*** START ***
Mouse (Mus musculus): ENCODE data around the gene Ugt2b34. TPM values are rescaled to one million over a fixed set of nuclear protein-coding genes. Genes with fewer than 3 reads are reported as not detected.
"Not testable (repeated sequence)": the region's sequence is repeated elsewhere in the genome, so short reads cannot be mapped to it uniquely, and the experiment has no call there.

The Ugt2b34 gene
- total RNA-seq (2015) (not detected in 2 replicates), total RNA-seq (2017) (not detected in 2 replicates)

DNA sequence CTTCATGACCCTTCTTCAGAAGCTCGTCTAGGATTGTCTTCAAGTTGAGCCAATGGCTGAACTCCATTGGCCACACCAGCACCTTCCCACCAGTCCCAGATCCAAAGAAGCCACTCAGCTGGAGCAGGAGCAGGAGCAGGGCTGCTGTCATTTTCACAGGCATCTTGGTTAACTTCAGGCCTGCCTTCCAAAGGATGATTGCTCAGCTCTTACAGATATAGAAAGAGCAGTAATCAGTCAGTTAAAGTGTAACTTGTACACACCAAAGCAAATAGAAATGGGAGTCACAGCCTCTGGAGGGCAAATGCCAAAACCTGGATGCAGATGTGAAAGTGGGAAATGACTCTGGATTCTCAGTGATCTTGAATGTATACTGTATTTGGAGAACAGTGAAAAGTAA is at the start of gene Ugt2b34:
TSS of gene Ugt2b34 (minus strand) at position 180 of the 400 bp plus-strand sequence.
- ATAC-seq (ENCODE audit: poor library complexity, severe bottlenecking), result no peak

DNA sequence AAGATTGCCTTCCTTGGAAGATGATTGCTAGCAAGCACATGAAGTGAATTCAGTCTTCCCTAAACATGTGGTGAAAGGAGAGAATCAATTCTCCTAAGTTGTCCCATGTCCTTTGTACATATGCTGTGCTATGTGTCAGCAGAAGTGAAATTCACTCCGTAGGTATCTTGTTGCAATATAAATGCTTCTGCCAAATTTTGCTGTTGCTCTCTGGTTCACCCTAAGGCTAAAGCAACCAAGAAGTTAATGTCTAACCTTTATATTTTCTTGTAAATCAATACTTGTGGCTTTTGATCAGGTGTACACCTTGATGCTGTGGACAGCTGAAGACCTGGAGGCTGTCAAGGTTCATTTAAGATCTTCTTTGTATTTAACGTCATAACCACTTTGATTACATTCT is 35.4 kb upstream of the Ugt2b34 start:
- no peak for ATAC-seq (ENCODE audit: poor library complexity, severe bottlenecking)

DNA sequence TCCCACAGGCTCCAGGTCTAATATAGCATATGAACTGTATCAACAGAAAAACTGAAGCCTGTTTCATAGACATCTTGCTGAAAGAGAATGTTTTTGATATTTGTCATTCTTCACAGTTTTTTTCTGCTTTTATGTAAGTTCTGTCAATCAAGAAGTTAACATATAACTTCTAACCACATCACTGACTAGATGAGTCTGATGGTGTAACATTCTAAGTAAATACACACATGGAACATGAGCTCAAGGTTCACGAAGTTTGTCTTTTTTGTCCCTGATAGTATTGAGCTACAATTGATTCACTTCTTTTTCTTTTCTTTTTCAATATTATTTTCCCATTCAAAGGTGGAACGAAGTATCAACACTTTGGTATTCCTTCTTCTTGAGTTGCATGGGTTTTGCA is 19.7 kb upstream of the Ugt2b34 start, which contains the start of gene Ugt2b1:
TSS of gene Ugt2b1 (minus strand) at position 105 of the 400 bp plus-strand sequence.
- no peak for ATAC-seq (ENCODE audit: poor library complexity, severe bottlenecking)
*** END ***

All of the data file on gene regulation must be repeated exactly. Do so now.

Mouse (Mus musculus): ENCODE data around the gene Ugt2b34. TPM values are rescaled to one million over a fixed set of nuclear protein-coding genes. Genes with fewer than 3 reads are reported as not detected.
"Not testable (repeated sequence)": the region's sequence is repeated elsewhere in the genome, so short reads cannot be mapped to it uniquely, and the experiment has no call there.

The Ugt2b34 gene
- total RNA-seq (2015) (not detected in 2 replicates), total RNA-seq (2017) (not detected in 2 replicates)

DNA sequence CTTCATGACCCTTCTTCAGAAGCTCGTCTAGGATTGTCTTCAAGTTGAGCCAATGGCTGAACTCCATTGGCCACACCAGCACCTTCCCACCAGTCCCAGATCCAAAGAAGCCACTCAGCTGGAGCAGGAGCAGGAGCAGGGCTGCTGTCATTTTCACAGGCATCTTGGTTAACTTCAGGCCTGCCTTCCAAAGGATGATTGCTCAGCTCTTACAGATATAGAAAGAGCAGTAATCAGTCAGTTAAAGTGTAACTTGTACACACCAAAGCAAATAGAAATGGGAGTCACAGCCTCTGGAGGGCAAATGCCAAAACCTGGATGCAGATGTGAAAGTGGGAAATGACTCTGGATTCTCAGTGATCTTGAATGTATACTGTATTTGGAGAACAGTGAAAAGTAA is at the start of gene Ugt2b34:
TSS of gene Ugt2b34 (minus strand) at position 180 of the 400 bp plus-strand sequence.
- ATAC-seq (ENCODE audit: poor library complexity, severe bottlenecking), result no peak

DNA sequence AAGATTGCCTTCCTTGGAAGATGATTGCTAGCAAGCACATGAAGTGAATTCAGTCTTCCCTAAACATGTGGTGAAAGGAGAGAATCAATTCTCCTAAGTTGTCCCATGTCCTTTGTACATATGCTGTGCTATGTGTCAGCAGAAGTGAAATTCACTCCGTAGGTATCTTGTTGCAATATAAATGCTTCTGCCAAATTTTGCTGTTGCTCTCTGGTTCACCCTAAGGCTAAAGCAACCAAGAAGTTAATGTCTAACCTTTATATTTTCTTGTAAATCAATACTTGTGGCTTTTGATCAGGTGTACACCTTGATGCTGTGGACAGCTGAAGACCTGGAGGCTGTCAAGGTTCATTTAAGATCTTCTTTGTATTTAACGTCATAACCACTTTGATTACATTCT is 35.4 kb upstream of the Ugt2b34 start:
- no peak for ATAC-seq (ENCODE audit: poor library complexity, severe bottlenecking)

DNA sequence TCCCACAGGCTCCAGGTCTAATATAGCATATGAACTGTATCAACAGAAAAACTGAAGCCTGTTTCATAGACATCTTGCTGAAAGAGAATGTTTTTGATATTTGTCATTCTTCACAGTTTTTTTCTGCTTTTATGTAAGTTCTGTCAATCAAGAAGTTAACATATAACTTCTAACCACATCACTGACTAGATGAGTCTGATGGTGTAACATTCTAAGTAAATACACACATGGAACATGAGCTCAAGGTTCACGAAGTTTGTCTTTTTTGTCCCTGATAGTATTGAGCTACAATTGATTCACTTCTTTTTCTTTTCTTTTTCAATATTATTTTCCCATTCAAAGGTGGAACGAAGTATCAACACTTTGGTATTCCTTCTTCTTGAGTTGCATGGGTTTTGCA is 19.7 kb upstream of the Ugt2b34 start, which contains the start of gene Ugt2b1:
TSS of gene Ugt2b1 (minus strand) at position 105 of the 400 bp plus-strand sequence.
- no peak for ATAC-seq (ENCODE audit: poor library complexity, severe bottlenecking)